10 Sw. U. L. Rev. 237 (1978)
Toward a Metatheory of Free Speech

handle is hein.journals/swulr10 and id is 255 raw text is: TOWARD A METATHEORY OF FREE
SPEECH*
Laurence H. Tribe**
One of my favorite cartoons shows a tall ship, apparently the
Mayflower, with two Pilgrims leaning pensively over the side. They
scan the distant horizon, and one says to the other: Religious freedom
is my immediate goal, .     but my long range plan is to go into real
estate.
I'm fond of the Pilgrim's wisecrack because it so nicely portrays
the basic duality of constitutional law and history. After all, our devel-
opment under the Constitution has been informed by two dramatically
different sets of concerns: the first, involving intensely human and hu-
mane aspirations of personality, conscience, and freedom; the second,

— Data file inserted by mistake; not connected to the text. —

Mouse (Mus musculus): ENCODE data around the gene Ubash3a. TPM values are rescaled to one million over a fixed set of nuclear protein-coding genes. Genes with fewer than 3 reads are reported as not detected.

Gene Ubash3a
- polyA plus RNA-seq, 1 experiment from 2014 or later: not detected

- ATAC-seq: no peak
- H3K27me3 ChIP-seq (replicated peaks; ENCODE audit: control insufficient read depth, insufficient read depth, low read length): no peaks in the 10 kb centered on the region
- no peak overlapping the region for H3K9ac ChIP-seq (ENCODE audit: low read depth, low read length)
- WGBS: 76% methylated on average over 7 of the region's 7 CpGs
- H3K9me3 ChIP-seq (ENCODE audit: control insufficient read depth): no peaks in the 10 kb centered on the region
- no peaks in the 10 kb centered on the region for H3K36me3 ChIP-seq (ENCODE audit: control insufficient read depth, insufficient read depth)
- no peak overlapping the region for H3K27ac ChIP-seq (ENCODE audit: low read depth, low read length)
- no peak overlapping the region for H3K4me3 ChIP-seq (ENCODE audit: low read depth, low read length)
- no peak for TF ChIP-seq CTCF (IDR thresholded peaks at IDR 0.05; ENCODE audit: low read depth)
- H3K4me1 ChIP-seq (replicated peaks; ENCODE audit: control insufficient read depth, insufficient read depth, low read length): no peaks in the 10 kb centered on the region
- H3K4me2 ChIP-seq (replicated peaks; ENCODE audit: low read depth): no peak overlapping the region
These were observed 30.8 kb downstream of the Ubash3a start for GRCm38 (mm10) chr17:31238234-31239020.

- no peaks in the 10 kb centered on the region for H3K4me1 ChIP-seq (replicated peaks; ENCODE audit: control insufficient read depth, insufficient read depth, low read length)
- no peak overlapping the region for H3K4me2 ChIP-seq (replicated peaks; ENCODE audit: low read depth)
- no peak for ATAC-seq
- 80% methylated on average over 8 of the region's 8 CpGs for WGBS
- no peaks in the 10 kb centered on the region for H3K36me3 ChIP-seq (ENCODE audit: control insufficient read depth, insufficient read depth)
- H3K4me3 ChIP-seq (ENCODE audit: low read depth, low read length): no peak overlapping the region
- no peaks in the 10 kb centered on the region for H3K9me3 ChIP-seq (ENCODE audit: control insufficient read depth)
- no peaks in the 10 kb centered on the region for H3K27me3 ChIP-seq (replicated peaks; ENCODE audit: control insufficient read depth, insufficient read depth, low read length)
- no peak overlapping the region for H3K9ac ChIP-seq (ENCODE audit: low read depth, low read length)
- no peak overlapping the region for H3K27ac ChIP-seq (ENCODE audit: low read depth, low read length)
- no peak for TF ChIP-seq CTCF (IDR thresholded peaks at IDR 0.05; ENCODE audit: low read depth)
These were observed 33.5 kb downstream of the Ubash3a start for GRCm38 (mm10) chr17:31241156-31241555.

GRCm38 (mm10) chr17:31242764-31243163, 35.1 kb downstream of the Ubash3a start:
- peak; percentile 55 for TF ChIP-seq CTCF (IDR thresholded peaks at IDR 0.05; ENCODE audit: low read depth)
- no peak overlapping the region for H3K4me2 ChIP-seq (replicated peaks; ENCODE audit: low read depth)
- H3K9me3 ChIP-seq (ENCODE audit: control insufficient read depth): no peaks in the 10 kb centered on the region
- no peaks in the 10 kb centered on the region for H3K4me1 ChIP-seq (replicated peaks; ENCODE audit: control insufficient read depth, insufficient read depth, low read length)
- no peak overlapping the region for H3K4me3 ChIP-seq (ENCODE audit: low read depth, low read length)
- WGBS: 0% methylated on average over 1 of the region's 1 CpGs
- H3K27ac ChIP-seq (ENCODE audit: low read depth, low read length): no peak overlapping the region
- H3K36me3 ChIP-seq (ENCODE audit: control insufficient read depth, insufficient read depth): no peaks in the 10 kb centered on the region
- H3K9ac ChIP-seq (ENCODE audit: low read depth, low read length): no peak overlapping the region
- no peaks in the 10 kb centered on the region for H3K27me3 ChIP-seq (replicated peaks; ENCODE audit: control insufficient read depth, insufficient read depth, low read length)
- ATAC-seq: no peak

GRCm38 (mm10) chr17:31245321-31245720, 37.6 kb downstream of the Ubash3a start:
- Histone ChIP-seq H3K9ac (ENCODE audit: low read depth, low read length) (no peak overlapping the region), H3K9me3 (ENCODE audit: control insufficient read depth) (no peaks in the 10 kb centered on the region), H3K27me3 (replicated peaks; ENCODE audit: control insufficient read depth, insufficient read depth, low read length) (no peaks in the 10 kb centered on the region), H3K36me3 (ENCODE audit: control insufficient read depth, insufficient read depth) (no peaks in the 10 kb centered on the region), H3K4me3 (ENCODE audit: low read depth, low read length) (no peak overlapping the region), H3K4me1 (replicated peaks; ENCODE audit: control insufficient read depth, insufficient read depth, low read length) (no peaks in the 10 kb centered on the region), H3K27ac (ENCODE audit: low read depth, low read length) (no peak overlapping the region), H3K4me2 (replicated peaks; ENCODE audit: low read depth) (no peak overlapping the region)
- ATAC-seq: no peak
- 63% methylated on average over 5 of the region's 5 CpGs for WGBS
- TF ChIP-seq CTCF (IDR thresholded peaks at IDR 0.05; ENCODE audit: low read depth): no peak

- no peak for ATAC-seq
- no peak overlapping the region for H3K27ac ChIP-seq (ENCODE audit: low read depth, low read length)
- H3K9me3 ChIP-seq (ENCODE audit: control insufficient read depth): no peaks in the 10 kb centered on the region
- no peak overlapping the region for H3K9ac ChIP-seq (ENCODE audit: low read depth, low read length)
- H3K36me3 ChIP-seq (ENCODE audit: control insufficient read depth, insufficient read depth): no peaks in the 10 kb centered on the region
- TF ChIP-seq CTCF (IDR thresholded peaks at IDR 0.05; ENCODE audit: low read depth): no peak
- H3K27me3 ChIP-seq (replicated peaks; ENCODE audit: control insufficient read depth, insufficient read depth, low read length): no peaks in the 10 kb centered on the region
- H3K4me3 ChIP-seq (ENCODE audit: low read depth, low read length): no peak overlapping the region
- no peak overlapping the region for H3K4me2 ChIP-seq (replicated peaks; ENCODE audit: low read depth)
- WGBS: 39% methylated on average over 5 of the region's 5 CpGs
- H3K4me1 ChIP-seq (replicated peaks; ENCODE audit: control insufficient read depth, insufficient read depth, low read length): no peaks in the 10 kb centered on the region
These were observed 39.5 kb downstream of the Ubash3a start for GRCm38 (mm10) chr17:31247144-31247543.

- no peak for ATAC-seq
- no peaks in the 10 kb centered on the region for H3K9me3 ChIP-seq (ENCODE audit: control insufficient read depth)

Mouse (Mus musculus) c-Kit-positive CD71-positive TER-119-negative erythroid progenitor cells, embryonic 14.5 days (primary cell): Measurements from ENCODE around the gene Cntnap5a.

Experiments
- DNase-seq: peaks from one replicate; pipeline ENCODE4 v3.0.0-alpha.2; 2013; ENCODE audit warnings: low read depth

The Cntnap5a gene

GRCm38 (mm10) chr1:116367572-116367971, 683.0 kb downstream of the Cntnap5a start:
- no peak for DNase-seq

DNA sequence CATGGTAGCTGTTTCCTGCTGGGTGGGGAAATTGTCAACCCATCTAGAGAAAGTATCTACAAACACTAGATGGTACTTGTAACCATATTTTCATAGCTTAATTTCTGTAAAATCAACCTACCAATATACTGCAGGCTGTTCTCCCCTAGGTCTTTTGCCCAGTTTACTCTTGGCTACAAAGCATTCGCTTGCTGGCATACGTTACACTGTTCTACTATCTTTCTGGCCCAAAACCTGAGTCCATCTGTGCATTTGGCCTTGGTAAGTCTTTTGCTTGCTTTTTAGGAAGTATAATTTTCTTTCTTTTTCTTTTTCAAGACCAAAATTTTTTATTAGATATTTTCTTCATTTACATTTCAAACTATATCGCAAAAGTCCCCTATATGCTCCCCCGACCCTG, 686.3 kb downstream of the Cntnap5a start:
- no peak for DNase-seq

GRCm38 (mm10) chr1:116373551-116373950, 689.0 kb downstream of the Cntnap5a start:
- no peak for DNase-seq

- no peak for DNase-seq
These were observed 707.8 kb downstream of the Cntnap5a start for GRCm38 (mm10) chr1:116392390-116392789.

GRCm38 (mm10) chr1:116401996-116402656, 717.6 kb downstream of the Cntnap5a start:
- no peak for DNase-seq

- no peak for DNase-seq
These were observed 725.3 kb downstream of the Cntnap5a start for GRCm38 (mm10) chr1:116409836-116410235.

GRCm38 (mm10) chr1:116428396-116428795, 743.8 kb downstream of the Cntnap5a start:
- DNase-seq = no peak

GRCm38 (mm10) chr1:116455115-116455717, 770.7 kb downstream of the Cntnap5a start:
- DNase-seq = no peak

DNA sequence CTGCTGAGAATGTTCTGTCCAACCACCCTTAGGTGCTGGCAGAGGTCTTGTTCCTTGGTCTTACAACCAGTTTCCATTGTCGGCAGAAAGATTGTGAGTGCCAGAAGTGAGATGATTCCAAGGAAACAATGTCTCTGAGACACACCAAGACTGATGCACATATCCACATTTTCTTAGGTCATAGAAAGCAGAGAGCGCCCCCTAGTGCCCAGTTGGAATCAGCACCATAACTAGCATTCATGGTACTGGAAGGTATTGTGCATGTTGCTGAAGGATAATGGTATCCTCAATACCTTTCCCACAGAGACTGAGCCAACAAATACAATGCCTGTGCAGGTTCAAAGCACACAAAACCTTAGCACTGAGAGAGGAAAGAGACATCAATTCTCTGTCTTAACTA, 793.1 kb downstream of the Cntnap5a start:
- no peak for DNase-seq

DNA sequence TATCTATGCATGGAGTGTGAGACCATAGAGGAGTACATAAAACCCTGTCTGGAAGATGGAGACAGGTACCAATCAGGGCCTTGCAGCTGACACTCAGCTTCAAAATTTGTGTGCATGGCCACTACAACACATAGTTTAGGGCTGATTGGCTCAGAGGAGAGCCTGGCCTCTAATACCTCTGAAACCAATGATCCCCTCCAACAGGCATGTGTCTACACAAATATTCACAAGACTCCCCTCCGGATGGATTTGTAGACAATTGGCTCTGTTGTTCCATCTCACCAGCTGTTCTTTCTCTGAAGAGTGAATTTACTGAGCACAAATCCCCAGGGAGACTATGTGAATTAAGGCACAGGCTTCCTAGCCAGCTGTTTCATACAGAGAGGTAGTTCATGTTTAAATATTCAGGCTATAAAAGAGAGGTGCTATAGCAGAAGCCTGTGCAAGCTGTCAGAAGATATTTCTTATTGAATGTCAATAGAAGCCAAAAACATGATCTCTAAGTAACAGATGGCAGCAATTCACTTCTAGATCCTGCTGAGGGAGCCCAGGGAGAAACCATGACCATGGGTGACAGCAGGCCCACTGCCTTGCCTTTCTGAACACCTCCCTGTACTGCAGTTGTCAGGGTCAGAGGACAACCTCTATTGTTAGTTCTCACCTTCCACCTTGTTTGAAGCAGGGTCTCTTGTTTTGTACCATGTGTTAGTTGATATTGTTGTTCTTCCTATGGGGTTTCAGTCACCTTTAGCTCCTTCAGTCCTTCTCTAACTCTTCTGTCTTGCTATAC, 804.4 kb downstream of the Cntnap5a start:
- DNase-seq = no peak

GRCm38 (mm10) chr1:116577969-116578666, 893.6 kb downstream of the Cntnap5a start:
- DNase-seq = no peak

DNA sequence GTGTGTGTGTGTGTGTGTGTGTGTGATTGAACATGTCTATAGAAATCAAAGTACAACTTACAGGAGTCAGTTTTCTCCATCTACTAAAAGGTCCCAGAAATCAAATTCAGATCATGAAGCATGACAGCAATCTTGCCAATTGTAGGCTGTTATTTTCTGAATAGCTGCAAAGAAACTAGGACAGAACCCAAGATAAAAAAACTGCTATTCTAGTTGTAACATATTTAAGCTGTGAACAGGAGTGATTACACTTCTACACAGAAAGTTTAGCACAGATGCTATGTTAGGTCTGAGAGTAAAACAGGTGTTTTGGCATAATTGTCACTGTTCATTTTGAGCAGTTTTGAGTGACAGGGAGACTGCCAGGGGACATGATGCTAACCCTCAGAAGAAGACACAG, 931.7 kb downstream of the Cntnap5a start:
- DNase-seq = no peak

involving vastly more mundane and seemingly mechanical matters like
geography, territorial boundaries, and institutional arrangements.
Most theories of constitutional law slight the complex relation be-
tween these two strands in our constitutional development. Conven-
tional accounts generally do not adequately trace the complicated
course these strands have followed-intertwining, diverging from, and
merging with each other in different periods. In my recently pub-
lished treatise, American Constitutional Law,' I sought to illuminate
this course by describing the permutations it has undergone, and by
identifying the seven basic models which I believe have represented the
major alternatives for constitutional argument and decision in Ameri-
can law from the early 1800's to the present. These models are: (1)
* This article will appear in a forthcoming book tentatively entitled Constitutional Govern-
ment in America: Essays and Proceedings from Southwestern University Law Review's First West
Coast Conference on Constitutional Law (R. Collins, ed. 1978).
** Professor of Law, Harvard University. David H. Remes, a second year Harvard law stu-
dent, assisted in the preparation of this article.
1. TRIBE, AMERICAN CONSTITUTIONAL LAW (Foundation Press, Mineola, N.Y. 1978) [here-
inafter cited as TREATISE].

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